Retailer Kohl’s (KSS) – Get Kohl’s Corporation Report has been approached with not one but two different takeover bids, according to media reports.
Over the weekend, Bloomberg reported that Kohl’s has been approached by private equity firm Sycamore Partners about a potential takeover. It is unclear how much Sycamore is willing to pay for the company.
Acacia Research, which has less than a 5% stake in Kohl’s, offered $64 per share for the company, Bloomberg reported.
But a third potential suitor, Amazon (AMZN) – Get Amazon.com, Inc. Report, could make a lot of M&A sense.
To be clear, there is no indication that the Seattle e-commerce giant is interested in making a move on the Menomenee Falls, Wis., department-store chain. But the potential synergies between the two companies could make for an interesting deal.
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Why Amazon as a Possible Suitor for Kohl’s?
Amazon is currently looking to strengthen its brick-and-mortar footprint and also improve its last-mile-delivery operations. The purchase of Kohl’s could potentially kill the two birds with one stone, according to Morningstar analyst David Swartz.
“The benefit of owning Kohl’s would be its store count. They aren’t located in malls, so they wouldn’t have the problem from dying malls. And Amazon could use them as fulfillment centers,” Swartz told TheStreet Monday.
“One of Amazon’s biggest problems has been the last mile of delivery. Owning Kohl’s could bring them closer to customers, especially in smaller cities that may not have a fulfillment center close.”
The two companies have a partnership, which started in September 2017. Kohl’s said then that 82 stores across Los Angeles and Chicago would offer free returns for Amazon customers.
“This is a great example of how Kohl’s and Amazon are leveraging each other’s strengths – the power of Kohl’s’ store portfolio and omnichannel capabilities combined with the power of Amazon’s reach and loyal customer base,” Richard Schepp, former chief administrative officer of Kohl’s, said at the time.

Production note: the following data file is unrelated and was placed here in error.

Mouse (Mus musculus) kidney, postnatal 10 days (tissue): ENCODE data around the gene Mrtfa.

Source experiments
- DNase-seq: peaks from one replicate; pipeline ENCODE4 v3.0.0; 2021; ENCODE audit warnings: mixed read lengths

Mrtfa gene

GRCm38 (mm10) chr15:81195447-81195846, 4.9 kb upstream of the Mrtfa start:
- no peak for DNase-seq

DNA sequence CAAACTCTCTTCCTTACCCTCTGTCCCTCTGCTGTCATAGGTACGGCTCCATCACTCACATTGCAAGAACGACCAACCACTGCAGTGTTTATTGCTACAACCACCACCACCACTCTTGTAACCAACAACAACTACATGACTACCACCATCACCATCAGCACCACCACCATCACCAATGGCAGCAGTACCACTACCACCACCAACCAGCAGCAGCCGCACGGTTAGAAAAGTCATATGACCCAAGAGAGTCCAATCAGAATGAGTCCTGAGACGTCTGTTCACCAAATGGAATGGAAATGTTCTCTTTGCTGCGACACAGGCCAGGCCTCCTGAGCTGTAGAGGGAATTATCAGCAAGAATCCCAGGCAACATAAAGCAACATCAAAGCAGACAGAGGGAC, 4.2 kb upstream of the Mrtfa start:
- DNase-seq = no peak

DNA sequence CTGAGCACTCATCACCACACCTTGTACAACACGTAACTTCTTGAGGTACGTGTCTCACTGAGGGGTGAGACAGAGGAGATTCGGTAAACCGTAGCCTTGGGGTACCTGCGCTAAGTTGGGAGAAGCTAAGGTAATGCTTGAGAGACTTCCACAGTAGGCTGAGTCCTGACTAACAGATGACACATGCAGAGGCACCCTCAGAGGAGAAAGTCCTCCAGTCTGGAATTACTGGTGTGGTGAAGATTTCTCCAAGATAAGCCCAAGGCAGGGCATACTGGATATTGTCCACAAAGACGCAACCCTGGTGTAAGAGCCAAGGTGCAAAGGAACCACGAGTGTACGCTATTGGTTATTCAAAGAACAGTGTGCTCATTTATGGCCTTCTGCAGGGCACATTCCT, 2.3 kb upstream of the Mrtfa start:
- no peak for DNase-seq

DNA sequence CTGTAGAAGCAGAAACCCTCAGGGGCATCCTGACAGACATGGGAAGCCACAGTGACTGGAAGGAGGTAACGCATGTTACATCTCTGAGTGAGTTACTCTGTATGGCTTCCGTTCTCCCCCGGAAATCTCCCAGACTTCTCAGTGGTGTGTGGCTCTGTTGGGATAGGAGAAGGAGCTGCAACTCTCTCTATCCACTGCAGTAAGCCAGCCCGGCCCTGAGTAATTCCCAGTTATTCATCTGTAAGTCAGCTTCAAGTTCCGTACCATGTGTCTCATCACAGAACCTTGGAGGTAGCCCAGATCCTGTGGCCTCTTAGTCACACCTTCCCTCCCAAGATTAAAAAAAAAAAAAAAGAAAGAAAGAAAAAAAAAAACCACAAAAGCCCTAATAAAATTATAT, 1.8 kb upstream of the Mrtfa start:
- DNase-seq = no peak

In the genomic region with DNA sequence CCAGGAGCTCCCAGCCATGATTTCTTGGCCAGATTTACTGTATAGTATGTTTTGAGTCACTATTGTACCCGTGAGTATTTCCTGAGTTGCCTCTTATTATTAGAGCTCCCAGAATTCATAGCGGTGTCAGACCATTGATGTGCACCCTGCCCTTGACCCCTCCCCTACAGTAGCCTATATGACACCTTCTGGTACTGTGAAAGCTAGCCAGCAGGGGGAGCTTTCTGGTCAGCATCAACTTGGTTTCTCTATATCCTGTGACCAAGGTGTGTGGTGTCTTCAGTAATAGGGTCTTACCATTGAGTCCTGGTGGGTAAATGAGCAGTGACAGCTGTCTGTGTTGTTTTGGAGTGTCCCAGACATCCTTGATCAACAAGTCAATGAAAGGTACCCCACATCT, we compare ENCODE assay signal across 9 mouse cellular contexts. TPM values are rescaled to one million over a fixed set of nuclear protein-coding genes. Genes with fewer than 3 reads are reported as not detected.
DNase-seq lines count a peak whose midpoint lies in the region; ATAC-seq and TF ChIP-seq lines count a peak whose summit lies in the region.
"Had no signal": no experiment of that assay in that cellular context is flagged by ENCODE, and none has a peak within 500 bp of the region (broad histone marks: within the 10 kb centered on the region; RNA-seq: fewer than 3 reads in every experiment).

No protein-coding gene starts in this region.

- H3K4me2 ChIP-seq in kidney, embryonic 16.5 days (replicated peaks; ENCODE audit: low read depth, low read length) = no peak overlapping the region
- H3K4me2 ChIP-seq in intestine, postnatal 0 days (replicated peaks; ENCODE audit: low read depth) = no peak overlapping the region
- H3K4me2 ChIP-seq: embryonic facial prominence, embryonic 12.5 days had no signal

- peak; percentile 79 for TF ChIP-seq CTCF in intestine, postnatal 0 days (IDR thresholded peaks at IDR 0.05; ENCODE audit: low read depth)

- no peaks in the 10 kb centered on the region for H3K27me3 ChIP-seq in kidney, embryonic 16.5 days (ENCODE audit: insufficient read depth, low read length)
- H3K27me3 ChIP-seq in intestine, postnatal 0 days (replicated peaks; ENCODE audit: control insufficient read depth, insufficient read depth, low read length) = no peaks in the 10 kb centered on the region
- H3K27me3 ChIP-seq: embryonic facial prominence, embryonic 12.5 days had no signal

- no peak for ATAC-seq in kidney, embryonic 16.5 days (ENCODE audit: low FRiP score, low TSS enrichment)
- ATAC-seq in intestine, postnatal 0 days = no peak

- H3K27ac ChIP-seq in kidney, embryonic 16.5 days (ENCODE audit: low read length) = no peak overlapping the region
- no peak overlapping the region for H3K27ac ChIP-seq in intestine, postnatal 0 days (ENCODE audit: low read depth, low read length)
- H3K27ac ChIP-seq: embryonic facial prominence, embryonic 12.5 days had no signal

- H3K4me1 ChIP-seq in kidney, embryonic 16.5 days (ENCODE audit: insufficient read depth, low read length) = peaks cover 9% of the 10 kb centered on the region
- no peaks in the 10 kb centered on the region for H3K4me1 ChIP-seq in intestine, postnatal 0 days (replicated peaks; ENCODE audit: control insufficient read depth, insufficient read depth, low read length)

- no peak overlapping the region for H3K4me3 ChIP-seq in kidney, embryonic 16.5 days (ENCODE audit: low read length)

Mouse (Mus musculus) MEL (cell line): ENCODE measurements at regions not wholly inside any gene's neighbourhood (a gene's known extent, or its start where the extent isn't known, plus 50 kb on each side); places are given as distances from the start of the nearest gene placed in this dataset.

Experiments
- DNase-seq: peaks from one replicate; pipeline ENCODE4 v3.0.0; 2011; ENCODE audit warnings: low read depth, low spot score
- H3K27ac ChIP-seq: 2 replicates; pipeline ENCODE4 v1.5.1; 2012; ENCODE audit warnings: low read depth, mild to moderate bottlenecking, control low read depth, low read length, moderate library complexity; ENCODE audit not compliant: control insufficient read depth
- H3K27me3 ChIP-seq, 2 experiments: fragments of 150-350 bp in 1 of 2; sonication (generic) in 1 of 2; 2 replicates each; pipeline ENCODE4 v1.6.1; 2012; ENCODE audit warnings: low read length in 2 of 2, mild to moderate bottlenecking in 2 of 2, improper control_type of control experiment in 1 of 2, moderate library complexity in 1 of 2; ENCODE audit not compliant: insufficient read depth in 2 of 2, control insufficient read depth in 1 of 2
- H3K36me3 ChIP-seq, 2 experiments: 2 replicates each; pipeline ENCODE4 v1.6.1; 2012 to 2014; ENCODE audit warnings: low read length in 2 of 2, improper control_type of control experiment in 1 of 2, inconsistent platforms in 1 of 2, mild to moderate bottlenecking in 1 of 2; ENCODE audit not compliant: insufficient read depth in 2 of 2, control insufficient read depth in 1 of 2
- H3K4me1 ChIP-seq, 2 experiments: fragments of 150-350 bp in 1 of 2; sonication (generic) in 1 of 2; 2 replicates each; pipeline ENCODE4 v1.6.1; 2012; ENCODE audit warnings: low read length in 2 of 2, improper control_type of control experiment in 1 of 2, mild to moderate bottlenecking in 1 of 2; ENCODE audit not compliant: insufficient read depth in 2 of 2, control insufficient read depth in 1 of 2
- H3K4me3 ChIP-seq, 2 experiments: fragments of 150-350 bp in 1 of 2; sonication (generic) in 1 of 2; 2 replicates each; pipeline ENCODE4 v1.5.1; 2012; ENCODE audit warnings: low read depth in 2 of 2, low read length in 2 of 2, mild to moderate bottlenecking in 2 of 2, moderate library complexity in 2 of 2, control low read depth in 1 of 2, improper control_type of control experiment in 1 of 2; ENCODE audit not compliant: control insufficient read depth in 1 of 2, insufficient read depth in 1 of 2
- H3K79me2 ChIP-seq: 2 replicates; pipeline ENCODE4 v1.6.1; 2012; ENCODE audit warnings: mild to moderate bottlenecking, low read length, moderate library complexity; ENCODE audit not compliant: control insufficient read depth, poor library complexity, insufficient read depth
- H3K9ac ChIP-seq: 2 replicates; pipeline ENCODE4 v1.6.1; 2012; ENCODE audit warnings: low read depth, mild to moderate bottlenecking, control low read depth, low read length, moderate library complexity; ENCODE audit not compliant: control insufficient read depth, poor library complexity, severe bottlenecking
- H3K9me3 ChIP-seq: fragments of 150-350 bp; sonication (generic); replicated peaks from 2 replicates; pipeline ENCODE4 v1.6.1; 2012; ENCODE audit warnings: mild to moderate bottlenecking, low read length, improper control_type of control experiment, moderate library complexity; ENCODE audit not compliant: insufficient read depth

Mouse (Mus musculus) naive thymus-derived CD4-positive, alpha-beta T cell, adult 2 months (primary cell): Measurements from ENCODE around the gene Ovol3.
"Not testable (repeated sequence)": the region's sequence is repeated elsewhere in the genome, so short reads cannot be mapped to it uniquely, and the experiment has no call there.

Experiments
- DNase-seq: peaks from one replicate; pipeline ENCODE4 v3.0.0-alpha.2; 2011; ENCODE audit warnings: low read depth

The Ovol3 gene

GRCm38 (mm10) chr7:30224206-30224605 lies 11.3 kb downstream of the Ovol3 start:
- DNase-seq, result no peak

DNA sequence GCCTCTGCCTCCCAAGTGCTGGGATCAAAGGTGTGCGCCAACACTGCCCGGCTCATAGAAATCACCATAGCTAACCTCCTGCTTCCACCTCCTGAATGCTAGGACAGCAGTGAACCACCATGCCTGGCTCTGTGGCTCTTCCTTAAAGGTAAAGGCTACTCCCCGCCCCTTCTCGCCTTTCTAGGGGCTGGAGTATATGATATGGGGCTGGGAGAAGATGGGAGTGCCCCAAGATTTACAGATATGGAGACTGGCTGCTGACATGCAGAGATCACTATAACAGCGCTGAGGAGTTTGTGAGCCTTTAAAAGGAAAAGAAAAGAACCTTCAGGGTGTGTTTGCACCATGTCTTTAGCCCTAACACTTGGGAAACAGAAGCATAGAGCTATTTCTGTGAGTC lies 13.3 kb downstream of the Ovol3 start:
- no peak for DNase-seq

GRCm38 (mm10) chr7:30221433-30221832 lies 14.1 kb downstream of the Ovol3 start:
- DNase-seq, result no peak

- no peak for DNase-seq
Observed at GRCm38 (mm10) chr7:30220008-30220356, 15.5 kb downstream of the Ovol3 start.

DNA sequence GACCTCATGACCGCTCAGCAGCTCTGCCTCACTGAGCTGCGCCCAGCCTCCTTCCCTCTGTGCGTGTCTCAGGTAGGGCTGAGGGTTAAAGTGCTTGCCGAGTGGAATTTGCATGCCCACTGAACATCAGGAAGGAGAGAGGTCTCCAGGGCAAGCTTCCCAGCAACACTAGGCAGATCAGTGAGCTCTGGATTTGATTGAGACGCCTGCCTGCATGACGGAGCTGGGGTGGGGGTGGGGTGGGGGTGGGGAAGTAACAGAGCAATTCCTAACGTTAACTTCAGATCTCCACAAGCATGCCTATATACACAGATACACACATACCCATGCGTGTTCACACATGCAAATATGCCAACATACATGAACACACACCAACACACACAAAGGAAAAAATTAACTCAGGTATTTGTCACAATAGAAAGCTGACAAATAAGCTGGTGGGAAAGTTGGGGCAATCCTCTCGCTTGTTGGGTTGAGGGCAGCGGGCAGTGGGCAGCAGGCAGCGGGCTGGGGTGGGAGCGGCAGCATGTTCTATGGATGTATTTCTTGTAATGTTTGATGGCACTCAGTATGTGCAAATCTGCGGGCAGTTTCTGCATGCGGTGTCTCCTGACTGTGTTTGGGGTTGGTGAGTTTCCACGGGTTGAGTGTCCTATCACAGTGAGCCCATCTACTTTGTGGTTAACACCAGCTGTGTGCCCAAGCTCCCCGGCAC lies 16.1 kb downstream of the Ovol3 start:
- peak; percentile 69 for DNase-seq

As of 2021, Kohl’s now accepts Amazon returns at nearly. 1,200 locations. The company has credited Amazon with helping push foot traffic to its stores.
Kohl’s Chief Executive Michelle Gass said that it added at least 2 million customers in 2020 thanks to the Amazon partnership.
The ties between the two companies have grown since 2017, but not without some pushback.
In February 2021, an activist group that included Macellum Advisors, Ancora Holdings, Legion Partners Asset Management, and 4010 Capital said it took a 9.5% stake in Kohl’s. The group said then that the deal with Amazon was “costly” and mentioned the retailer’s own “private label failure.”
Amazon Has a Problem Kohl’s Can Solve
For all its prowess in online retail, Amazon has plenty of brick-and-mortar presence.
Last week, Amazon said that it would open Amazon Style, its first-ever physical apparel store, at an upscale mall in suburban Los Angeles.
The planned 30,000-square-foot store will feature women’s and men’s apparel, shoes, and accessories. The store is expected to open later this year.
Amazon will use machine learning algorithms to produce tailored, real-time recommendations for every customer as they shop.
Shoppers will be able to use an app to scan items’ QR codes to see sizes, colors, overall customer ratings, and other details.
Amazon has launched the store partly to show off its many owned-and-operated (O&O) clothing lines. The online retailer has struggled to get traction with these brands because people tend to not buy clothes they’ve never seen in person. That’s especially true for underwear and bathing suits — clothing areas where Amazon owns multiple brands.
Target (TGT) – Get Target Corporation Report has had great success with its O&O clothing brands because it can show them off in its stores. Buying Kohl’s would give Amazon a place to display its many clothing lines which would also help Kohl’s refresh its tired merchandise mix.